Take the 2-minute tour ×
Stack Overflow is a question and answer site for professional and enthusiast programmers. It's 100% free.

I recently started using the following RegEx in a ReReplace() function to strip HTML tags from a string using ColdFusion. Please note: I am not using this as protection from XSS or SQL injection; this is only to remove existing and safe HTML from a string before it's displayed in an HTML title attribute.


In a semi-related question I asked how to modify my RegEx to include spaces and line breaks. I was told that using RegEx for this purpose is not appropriate and this post was referenced as an explanation.

I strongly suspect though that the regular expressions you have posted don't in fact work correctly. I'd advise you not to use regular expressions to parse HTML as HTML is not a regular language. Use an HTML parser instead. (Mark Byers)

If this is true, what is the appropriate tool for removing HTML from a string before it's displayed? (Baring in mind the HTML is already safe; it's sanitized before entry to the DB).

I am aware of HTMLEditFormat() and HTMLCodeFormat(), but those two functions do not provide what I need; the earlier replaces special characters with their HTML-escaped equivalents, while the latter does exactly the same but also wraps the string a <pre> tag.

What I would like to do is clean a string from HTML and line breaks before I display in an HTML title attribute <a title="My string without HTML goes here">...</a>

There are times when the HTML is not necessary. Say you wanted to display an excerpt from a post without the HTML stored along with it, for instance.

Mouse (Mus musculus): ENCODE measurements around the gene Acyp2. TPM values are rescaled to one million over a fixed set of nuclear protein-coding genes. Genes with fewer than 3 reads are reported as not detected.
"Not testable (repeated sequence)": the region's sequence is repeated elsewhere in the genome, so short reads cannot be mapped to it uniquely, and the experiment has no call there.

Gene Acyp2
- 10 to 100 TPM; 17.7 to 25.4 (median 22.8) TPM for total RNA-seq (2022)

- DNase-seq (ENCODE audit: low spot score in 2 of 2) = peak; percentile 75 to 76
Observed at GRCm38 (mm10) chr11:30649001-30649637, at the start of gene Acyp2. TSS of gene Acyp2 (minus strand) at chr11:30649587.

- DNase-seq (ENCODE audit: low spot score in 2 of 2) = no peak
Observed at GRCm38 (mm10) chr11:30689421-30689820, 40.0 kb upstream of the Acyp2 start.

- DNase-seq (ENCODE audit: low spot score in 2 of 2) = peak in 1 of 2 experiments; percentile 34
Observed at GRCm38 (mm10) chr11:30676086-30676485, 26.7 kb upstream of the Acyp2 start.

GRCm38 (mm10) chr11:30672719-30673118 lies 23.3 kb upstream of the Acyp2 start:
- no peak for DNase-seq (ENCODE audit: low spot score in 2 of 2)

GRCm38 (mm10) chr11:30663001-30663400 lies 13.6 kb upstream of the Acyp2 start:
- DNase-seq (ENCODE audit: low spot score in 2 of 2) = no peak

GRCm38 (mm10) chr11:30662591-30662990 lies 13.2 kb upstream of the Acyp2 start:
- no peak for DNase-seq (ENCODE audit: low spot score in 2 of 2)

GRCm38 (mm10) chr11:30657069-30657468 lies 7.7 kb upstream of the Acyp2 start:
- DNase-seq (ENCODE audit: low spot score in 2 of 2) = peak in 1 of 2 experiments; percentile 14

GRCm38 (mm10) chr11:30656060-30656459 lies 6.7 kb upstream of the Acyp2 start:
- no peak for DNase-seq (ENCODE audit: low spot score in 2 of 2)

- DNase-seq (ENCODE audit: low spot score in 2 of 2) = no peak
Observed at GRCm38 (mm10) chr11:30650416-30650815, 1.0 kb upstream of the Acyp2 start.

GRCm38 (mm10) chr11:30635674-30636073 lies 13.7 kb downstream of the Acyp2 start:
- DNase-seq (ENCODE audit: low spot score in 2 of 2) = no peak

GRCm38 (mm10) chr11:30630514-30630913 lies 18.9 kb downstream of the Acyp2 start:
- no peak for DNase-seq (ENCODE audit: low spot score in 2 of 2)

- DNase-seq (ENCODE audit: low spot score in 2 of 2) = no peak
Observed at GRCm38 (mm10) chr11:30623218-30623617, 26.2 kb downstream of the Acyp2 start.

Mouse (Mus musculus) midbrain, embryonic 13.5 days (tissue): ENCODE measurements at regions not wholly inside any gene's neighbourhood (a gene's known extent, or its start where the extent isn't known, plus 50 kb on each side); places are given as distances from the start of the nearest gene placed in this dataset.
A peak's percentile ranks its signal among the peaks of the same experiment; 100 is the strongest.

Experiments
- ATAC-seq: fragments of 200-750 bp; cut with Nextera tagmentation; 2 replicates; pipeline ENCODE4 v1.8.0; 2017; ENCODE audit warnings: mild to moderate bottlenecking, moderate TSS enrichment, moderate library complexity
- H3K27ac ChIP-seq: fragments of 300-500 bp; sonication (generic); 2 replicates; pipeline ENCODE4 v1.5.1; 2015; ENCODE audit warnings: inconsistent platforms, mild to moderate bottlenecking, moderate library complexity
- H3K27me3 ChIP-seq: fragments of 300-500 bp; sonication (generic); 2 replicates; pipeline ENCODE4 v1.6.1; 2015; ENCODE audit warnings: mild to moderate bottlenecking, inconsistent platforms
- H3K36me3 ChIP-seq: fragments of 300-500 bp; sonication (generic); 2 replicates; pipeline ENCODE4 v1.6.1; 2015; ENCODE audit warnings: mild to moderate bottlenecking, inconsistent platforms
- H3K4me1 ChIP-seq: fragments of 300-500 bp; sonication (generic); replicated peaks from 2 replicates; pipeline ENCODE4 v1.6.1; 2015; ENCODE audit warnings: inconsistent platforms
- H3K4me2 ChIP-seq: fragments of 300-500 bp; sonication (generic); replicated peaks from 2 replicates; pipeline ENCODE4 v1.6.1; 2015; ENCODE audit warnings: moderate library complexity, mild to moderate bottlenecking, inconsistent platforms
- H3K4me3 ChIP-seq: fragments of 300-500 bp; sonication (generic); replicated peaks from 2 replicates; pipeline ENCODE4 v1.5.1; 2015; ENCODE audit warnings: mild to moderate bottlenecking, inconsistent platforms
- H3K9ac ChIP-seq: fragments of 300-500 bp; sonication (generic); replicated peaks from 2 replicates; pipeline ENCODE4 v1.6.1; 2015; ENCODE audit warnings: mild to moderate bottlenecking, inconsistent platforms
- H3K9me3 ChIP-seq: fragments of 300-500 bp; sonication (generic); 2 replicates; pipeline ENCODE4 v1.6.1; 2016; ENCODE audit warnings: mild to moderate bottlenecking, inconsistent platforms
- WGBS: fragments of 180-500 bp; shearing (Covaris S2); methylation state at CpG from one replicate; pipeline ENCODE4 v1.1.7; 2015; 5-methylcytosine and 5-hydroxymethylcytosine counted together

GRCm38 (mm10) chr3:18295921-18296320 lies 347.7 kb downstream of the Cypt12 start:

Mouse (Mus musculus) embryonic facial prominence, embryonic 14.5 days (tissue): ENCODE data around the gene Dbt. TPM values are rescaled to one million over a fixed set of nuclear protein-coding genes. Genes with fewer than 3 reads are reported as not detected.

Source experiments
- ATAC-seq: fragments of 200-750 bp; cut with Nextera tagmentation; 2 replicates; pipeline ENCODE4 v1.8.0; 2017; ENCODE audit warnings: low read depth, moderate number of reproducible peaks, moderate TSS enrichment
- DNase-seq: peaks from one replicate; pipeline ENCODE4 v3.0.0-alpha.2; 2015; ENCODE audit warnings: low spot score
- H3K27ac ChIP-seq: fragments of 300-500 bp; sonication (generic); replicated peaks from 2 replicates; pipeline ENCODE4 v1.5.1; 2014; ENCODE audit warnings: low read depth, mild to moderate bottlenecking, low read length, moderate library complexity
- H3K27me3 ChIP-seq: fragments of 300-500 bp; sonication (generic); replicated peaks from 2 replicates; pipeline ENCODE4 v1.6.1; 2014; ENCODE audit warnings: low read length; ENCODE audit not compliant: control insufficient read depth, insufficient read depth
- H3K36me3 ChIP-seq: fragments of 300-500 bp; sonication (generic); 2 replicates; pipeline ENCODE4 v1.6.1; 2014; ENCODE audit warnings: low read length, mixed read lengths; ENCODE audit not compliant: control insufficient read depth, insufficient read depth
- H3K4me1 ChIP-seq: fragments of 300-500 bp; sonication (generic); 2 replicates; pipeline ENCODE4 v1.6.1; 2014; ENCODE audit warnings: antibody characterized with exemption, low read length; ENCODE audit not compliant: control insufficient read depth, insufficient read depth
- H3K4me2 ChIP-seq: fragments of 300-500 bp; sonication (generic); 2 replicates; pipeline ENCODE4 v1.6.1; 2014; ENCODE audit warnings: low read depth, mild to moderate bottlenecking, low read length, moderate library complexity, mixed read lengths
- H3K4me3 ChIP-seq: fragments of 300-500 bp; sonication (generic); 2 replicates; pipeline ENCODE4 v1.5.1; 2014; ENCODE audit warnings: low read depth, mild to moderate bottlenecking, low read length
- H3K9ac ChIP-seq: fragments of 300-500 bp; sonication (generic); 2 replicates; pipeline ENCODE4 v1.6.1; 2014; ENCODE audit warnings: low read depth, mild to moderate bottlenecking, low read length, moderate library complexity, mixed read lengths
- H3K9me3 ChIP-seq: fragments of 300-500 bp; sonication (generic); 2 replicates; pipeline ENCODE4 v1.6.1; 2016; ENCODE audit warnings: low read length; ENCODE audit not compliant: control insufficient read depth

share|improve this question

3 Answers 3

up vote 5 down vote accepted

I disagree with the reasoning you quote. While HTML should not be parsed with regexen, stripping tags is perfect for them.

But you will want to be more careful than just <[^>]*>, since that would turn

<span title=">">...</span>

into the ill-formed


So you need something like <([^">]|"[^"]*"|'[^']*')*> instead. You can strip out line breaks with character replacement instead of a regex, but if you prefer a regex you can use something like \n (or even combine it with the above using alternation, but that's even less efficient).

share|improve this answer
Charles, many thanks for the explanation. I will leave this open for a little longer to see if I can encourage any further input. Can you clarify what you meant by using "character replacement"? Is there a particular function that does this? Any further elaboration on the concept would be appreciated. –  Mohamad Dec 29 '10 at 2:29
I was thinking of Replace(str, '\n', '', 'all'). –  Charles Dec 29 '10 at 4:59
Charles, the problem with the string you made is that I can't use it. The double quotes are messing up the function and causing an error, since the whole regEx string has to sit between double quotes... any idea how I can get around this? –  Mohamad Jan 3 '11 at 13:09
Back-quote: type "<([^\">]|\"[^\"]*\"|'[^']*')*>". –  Charles Feb 17 '13 at 17:57
Save the regular expression with into variable with cfsavecontent. For example –  BallisticPugh Dec 30 '13 at 16:59

Use chilkat html parser chilkat. We used this in my academic project to fetch all the content and hyperlinks from html pages to build a basic search engine.

share|improve this answer

If the HTML snippet is to be included in a title, you can probably cover all bases with regexes and enough testing.

Still, as a general hint, if you have to handle a larger snippet, I'd go the XML/DOM way with Java, either by parsing with dom4j and grabbing the text or more likely by Stringbuilding the result with a SAX parser.

[EDIT]When I first answered, I was about to write that the HTML must be reasonably well-formed, but assumed you at least a bit of control on the source. If you don't have it, though, I'll just link quickly to JTidy and TagSoup without, of course, having tested either, but they are definitely the first thing I would test to consume real-world HTML with CF.

share|improve this answer

Your Answer


By posting your answer, you agree to the privacy policy and terms of service.

Not the answer you're looking for? Browse other questions tagged or ask your own question.